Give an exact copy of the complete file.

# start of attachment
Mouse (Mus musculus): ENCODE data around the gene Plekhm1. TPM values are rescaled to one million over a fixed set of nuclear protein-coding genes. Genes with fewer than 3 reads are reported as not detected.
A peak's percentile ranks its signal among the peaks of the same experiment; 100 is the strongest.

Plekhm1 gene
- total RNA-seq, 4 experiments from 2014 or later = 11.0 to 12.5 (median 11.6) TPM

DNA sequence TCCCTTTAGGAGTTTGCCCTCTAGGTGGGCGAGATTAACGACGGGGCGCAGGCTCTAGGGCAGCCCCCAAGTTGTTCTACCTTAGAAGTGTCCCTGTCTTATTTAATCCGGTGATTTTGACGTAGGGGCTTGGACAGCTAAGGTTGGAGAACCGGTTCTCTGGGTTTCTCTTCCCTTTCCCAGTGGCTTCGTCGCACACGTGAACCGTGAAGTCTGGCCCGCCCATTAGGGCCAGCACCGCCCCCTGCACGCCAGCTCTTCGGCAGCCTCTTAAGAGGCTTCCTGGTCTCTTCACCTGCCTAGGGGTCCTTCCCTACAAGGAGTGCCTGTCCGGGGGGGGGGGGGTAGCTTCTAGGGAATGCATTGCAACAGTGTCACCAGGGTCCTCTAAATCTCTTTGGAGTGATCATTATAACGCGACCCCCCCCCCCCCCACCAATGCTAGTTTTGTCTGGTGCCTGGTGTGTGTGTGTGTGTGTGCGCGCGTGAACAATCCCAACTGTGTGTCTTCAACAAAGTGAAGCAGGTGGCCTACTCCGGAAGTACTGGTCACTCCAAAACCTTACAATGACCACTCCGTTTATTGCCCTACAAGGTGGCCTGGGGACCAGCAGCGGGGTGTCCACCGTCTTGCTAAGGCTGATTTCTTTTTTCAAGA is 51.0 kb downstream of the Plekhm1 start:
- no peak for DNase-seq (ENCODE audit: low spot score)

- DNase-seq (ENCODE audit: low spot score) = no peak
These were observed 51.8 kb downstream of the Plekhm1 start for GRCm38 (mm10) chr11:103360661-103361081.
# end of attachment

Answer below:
Mouse (Mus musculus): ENCODE data around the gene Plekhm1. TPM values are rescaled to one million over a fixed set of nuclear protein-coding genes. Genes with fewer than 3 reads are reported as not detected.
A peak's percentile ranks its signal among the peaks of the same experiment; 100 is the strongest.

Plekhm1 gene
- total RNA-seq, 4 experiments from 2014 or later = 11.0 to 12.5 (median 11.6) TPM

DNA sequence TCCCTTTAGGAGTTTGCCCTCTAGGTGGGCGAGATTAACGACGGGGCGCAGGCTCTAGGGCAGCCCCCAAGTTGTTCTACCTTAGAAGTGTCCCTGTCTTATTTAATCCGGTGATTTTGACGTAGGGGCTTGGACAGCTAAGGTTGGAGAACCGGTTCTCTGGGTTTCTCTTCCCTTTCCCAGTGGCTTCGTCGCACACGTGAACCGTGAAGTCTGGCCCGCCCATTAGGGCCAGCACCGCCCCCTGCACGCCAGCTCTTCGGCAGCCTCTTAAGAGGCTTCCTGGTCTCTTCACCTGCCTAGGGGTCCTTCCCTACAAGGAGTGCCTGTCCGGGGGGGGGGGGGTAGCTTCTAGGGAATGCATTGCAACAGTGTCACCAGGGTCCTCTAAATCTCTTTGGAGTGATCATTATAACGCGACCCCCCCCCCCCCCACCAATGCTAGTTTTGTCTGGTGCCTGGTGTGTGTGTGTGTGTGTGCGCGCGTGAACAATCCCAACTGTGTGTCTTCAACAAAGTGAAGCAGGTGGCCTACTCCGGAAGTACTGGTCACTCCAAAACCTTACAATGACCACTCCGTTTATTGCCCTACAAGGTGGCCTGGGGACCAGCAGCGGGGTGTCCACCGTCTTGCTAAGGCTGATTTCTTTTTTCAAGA is 51.0 kb downstream of the Plekhm1 start:
- no peak for DNase-seq (ENCODE audit: low spot score)

- DNase-seq (ENCODE audit: low spot score) = no peak
These were observed 51.8 kb downstream of the Plekhm1 start for GRCm38 (mm10) chr11:103360661-103361081.